In indurated clay formations, the Excavation Damage Zone (EDZ) around underground structures is of a brittle nature. Detailed knowledge is required concerning the structural inventory of the EDZ fracture network and the relevant hydro-mechanical phenomena and processes during excavation and the subsequent operations phase, which forms the geomechanical basis for the development of conceptual and numerical models of the EDZ. A synopsis of empirical and experimental evidence from the Mont Terri Underground Research Laboratory (URL) is provided, summarizing the key phenomena and processes associated with the creation and evolution of an EDZ in the Opalinus Clay. In particular, the significance of rock mass anisotropy is highlighted both as a likely origin for far-reaching pore fluid pressure changes and as a controlling factor in EDZ development during the excavation process.

1 Introduction

An Excavation Damage Zone (EDZ) represents a rock volume around a tunnel with significant hydro-mechanical modifications resulting from excavation works. These modifications may involve fracturing of the rock and an increase of flow and transport properties (Tsang et al. 2005). The creation and evolution of the EDZ is controlled by multiple factors, comprising rock properties and prevailing geological conditions (e.g. stress field, pore pressure) as well as engineering aspects, such as the applied excavation technique, tunnel geometry, tunnel support and ground interaction. In indurated clay formations, further phenomena and processes may affect the evolution of the EDZ during the operations phase. These include changes of mean effective stress due to drainage processes and tunnel ventilation, operations-related ground motion, and swelling of the rock mass during construction work due to wetting. For a radioactive waste repository, the requirements derived to warrant the long-term safety of backfilled underground structures impose limits regarding the acceptable size and intensity of the EDZ generated during excavation. Underground structures for radioactive waste therefore differ from conventional infrastructure.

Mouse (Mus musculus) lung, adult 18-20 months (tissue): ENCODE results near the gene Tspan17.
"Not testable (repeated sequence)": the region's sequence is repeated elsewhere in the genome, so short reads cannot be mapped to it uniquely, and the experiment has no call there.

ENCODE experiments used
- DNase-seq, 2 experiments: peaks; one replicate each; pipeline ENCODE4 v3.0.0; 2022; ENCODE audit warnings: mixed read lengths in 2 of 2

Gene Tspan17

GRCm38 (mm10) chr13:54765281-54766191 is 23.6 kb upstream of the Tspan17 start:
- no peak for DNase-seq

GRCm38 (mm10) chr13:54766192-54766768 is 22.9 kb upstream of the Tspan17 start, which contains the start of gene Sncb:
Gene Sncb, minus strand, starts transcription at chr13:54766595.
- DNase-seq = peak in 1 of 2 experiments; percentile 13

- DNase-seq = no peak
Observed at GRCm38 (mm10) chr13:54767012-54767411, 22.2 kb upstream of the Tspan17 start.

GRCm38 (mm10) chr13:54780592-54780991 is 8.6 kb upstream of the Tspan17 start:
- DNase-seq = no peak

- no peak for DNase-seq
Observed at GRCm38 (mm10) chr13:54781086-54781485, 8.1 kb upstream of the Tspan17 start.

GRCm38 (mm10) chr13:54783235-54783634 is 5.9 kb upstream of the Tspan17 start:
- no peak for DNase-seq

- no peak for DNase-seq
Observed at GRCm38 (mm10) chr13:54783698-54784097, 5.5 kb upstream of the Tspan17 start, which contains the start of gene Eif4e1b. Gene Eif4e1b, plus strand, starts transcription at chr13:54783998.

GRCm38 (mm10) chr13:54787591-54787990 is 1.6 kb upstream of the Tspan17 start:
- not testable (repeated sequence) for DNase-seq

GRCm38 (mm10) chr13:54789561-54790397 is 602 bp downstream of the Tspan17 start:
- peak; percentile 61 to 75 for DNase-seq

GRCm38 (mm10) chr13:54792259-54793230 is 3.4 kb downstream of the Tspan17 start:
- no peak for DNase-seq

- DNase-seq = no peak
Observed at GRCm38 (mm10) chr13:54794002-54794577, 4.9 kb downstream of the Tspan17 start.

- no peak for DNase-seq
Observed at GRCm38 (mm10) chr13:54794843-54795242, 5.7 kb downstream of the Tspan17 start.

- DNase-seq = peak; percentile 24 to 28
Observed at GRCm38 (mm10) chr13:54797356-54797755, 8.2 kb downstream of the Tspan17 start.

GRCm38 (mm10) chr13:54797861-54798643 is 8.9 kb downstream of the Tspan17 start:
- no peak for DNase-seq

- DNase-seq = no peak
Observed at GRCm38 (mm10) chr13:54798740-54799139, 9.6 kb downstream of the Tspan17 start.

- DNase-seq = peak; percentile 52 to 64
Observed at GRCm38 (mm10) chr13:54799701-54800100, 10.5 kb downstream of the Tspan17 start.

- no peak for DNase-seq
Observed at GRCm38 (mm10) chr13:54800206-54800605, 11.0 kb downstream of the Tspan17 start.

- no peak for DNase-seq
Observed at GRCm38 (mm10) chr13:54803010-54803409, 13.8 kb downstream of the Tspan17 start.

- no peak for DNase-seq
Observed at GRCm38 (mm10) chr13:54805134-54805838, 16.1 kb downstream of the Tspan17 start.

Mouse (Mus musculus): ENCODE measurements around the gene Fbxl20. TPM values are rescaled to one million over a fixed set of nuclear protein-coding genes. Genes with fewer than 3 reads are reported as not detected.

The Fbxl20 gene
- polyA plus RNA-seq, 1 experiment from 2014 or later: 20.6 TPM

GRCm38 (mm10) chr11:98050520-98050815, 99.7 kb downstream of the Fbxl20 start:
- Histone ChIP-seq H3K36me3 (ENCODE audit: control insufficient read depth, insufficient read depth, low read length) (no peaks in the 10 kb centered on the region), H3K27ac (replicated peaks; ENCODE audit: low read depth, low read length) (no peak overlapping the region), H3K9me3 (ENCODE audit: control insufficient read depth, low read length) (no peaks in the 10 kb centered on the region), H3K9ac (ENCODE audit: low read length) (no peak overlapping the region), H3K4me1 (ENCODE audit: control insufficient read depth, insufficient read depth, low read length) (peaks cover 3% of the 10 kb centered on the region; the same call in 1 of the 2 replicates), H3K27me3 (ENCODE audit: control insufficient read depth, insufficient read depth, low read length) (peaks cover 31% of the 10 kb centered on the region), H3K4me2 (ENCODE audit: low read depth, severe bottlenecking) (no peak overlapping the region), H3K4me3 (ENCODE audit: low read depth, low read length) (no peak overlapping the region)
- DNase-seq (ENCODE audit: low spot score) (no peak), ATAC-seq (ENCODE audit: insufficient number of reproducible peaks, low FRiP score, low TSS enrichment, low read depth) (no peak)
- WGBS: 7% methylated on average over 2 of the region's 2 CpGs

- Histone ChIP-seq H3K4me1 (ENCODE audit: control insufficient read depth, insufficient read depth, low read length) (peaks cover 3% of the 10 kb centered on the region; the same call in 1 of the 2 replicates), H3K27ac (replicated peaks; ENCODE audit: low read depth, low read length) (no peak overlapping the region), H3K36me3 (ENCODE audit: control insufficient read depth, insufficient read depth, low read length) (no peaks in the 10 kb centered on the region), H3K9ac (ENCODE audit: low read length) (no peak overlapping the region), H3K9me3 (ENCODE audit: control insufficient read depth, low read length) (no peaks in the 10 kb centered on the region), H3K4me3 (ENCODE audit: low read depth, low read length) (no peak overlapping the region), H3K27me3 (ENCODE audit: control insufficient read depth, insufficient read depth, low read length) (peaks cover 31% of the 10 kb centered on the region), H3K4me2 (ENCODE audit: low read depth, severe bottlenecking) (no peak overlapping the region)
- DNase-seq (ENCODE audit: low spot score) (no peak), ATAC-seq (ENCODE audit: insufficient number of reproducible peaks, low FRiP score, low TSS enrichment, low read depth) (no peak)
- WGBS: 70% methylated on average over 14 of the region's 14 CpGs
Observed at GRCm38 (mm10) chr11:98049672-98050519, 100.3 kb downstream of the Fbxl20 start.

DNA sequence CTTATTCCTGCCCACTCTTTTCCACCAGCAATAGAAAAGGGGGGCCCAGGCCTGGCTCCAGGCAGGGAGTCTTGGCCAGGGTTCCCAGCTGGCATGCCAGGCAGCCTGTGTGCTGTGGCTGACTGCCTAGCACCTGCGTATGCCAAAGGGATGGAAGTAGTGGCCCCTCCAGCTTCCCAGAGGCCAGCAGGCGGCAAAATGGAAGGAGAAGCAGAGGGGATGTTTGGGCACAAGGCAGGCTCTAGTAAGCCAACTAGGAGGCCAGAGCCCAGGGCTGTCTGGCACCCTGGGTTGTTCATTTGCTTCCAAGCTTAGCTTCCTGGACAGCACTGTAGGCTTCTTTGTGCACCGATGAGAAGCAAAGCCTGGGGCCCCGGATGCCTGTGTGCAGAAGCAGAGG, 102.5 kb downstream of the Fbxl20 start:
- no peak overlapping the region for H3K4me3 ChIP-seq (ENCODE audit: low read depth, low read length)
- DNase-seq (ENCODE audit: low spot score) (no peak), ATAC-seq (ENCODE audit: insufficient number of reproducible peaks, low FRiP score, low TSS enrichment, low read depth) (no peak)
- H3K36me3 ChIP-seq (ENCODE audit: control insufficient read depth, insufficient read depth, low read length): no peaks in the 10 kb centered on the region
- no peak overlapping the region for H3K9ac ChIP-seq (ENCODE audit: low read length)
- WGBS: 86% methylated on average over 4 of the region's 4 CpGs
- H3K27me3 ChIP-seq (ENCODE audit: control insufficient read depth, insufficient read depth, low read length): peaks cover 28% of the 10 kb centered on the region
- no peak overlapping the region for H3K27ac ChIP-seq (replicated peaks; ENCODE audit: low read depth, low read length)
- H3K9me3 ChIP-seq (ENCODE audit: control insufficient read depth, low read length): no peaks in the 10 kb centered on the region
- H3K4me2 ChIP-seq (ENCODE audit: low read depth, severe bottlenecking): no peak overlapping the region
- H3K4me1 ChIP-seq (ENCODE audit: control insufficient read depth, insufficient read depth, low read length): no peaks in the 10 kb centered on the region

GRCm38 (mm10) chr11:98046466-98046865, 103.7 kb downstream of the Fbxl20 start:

Opalinus Clay is the preferred host rock for spent fuel and high-level radioactive waste and one possible host rock for long-lived and intermediate to low-level waste in Switzerland. It is a moderately to heavily overconsolidated claystone of Jurassic age with relatively uniform thickness of approximately 100±30 m across the Molasse Basin and the Jura Fold and Thrust Belt in Northern Switzerland.

This content is only available via PDF.
You can access this article if you purchase or spend a download.